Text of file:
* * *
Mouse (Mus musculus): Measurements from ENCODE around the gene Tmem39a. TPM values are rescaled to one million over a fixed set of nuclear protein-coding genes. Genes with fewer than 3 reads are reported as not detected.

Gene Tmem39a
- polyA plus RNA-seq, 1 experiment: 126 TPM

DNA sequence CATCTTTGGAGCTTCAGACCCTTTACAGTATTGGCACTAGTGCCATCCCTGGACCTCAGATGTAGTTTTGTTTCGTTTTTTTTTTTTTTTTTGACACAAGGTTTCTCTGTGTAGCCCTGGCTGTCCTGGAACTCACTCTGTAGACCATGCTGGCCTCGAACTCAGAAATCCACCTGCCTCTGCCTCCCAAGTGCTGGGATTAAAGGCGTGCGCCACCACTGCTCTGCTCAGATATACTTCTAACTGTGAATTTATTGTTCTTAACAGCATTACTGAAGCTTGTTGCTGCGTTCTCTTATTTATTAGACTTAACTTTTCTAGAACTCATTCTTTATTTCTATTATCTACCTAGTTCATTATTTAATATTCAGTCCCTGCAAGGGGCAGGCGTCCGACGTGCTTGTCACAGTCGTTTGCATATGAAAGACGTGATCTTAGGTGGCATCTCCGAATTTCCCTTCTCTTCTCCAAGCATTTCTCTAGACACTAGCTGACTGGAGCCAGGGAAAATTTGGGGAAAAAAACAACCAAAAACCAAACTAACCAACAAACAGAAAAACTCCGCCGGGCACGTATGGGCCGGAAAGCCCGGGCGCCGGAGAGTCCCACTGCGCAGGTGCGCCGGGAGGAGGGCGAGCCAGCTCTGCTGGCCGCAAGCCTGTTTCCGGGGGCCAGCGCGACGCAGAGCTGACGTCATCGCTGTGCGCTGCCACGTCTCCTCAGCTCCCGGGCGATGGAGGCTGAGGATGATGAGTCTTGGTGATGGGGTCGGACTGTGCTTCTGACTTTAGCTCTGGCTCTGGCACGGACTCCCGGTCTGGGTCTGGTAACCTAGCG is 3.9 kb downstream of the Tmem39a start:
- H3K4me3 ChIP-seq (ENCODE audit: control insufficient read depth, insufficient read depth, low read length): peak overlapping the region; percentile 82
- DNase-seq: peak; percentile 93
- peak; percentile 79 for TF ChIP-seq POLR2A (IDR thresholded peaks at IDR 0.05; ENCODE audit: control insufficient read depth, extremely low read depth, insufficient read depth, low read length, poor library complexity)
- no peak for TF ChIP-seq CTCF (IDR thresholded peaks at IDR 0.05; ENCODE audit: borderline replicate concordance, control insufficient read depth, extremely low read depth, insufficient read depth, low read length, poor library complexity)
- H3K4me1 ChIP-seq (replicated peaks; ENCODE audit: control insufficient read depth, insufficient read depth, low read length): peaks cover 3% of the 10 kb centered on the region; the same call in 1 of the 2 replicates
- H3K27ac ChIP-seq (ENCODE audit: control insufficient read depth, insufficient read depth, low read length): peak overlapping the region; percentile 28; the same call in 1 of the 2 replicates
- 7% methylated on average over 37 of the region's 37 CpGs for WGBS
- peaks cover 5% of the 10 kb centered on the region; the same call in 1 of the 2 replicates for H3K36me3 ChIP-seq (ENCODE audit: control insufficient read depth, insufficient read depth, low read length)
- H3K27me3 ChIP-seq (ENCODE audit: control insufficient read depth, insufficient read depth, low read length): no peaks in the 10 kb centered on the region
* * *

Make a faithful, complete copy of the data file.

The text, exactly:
Mouse (Mus musculus): Measurements from ENCODE around the gene Tmem39a. TPM values are rescaled to one million over a fixed set of nuclear protein-coding genes. Genes with fewer than 3 reads are reported as not detected.

Gene Tmem39a
- polyA plus RNA-seq, 1 experiment: 126 TPM

DNA sequence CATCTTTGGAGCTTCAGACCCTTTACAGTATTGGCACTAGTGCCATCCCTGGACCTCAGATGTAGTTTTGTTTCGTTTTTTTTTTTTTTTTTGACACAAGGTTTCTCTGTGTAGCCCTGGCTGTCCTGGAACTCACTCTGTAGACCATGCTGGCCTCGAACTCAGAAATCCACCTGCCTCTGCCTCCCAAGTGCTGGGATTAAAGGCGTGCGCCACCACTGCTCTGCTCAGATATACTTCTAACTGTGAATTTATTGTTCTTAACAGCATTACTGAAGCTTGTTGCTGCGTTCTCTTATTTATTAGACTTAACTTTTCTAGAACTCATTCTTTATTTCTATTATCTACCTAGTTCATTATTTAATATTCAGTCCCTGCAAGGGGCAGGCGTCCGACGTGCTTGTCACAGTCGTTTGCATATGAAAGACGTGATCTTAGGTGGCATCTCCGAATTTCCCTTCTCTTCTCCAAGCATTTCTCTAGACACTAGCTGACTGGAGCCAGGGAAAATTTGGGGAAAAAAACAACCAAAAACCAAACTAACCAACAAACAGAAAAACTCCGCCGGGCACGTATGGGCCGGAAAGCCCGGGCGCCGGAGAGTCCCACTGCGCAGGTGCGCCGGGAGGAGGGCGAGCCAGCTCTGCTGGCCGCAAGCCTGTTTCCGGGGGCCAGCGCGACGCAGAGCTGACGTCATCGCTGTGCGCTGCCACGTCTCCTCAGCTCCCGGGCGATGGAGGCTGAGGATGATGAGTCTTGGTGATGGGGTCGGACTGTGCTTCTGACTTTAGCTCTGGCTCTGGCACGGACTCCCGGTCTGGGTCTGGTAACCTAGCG is 3.9 kb downstream of the Tmem39a start:
- H3K4me3 ChIP-seq (ENCODE audit: control insufficient read depth, insufficient read depth, low read length): peak overlapping the region; percentile 82
- DNase-seq: peak; percentile 93
- peak; percentile 79 for TF ChIP-seq POLR2A (IDR thresholded peaks at IDR 0.05; ENCODE audit: control insufficient read depth, extremely low read depth, insufficient read depth, low read length, poor library complexity)
- no peak for TF ChIP-seq CTCF (IDR thresholded peaks at IDR 0.05; ENCODE audit: borderline replicate concordance, control insufficient read depth, extremely low read depth, insufficient read depth, low read length, poor library complexity)
- H3K4me1 ChIP-seq (replicated peaks; ENCODE audit: control insufficient read depth, insufficient read depth, low read length): peaks cover 3% of the 10 kb centered on the region; the same call in 1 of the 2 replicates
- H3K27ac ChIP-seq (ENCODE audit: control insufficient read depth, insufficient read depth, low read length): peak overlapping the region; percentile 28; the same call in 1 of the 2 replicates
- 7% methylated on average over 37 of the region's 37 CpGs for WGBS
- peaks cover 5% of the 10 kb centered on the region; the same call in 1 of the 2 replicates for H3K36me3 ChIP-seq (ENCODE audit: control insufficient read depth, insufficient read depth, low read length)
- H3K27me3 ChIP-seq (ENCODE audit: control insufficient read depth, insufficient read depth, low read length): no peaks in the 10 kb centered on the region